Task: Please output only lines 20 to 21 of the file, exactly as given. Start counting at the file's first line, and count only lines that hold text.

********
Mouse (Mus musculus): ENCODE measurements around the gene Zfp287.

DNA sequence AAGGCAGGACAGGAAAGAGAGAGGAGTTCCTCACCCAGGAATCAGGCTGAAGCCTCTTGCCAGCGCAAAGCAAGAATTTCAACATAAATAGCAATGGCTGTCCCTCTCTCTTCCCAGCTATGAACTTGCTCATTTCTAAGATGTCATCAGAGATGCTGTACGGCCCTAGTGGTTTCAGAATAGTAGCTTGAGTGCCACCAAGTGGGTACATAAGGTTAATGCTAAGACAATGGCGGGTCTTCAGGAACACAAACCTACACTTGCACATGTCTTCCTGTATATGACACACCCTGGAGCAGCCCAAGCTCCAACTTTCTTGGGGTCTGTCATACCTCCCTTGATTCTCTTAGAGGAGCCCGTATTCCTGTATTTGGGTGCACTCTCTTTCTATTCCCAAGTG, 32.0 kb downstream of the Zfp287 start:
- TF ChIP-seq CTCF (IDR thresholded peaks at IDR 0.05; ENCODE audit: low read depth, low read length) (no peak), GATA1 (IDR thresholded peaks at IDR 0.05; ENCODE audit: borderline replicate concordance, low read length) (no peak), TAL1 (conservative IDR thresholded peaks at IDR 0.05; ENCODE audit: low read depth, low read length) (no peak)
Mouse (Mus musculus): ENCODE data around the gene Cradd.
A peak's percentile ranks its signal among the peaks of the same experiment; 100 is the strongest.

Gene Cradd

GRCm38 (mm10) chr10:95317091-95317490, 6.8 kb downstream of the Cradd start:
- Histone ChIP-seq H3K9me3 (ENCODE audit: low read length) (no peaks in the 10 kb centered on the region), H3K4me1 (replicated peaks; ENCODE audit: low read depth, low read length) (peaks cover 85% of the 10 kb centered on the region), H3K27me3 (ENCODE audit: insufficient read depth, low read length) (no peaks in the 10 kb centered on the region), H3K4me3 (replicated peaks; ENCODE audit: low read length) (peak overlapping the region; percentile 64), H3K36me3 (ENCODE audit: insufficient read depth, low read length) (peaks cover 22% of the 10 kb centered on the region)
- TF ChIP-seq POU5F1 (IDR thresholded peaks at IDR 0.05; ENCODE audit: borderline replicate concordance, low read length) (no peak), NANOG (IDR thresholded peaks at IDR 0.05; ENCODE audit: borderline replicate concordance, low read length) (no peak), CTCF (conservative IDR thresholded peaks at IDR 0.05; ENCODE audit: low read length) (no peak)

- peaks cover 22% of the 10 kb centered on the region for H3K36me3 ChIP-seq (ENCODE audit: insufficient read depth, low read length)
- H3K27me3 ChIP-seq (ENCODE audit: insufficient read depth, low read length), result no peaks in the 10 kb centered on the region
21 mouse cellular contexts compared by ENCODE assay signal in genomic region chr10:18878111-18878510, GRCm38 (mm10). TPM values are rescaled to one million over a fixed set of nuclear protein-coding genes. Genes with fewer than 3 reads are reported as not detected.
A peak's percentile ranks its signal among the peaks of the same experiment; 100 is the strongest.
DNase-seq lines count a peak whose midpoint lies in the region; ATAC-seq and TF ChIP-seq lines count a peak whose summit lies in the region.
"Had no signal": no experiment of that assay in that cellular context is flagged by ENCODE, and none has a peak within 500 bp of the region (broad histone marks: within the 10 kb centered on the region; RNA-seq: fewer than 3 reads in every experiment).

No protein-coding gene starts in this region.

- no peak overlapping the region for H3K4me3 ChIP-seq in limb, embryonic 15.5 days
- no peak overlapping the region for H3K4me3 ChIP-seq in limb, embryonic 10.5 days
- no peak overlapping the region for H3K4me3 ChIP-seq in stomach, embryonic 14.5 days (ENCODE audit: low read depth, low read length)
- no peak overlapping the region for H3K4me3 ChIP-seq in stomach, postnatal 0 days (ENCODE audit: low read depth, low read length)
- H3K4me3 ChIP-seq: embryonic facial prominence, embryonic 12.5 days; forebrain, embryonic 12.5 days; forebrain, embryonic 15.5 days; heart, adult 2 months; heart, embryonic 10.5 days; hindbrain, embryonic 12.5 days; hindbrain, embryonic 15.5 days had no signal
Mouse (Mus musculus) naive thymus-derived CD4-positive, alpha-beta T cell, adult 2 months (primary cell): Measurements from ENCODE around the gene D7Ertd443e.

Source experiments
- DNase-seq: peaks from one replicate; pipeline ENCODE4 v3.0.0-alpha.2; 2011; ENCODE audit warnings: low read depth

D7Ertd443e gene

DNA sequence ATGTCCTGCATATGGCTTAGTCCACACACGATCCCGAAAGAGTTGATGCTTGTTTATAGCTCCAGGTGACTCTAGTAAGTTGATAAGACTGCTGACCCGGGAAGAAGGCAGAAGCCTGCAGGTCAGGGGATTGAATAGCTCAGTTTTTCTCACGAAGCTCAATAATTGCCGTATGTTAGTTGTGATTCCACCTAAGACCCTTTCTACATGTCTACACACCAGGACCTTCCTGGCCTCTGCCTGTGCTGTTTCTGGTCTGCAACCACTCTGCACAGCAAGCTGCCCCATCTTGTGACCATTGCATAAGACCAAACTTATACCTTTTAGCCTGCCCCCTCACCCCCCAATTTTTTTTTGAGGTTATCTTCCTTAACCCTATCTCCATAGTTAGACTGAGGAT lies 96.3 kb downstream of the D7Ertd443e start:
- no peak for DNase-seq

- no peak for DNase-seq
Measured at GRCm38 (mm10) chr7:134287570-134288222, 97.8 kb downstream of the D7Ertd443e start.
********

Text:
- no peak overlapping the region for H3K4me3 ChIP-seq in stomach, postnatal 0 days (ENCODE audit: low read depth, low read length)
- H3K4me3 ChIP-seq: embryonic facial prominence, embryonic 12.5 days; forebrain, embryonic 12.5 days; forebrain, embryonic 15.5 days; heart, adult 2 months; heart, embryonic 10.5 days; hindbrain, embryonic 12.5 days; hindbrain, embryonic 15.5 days had no signal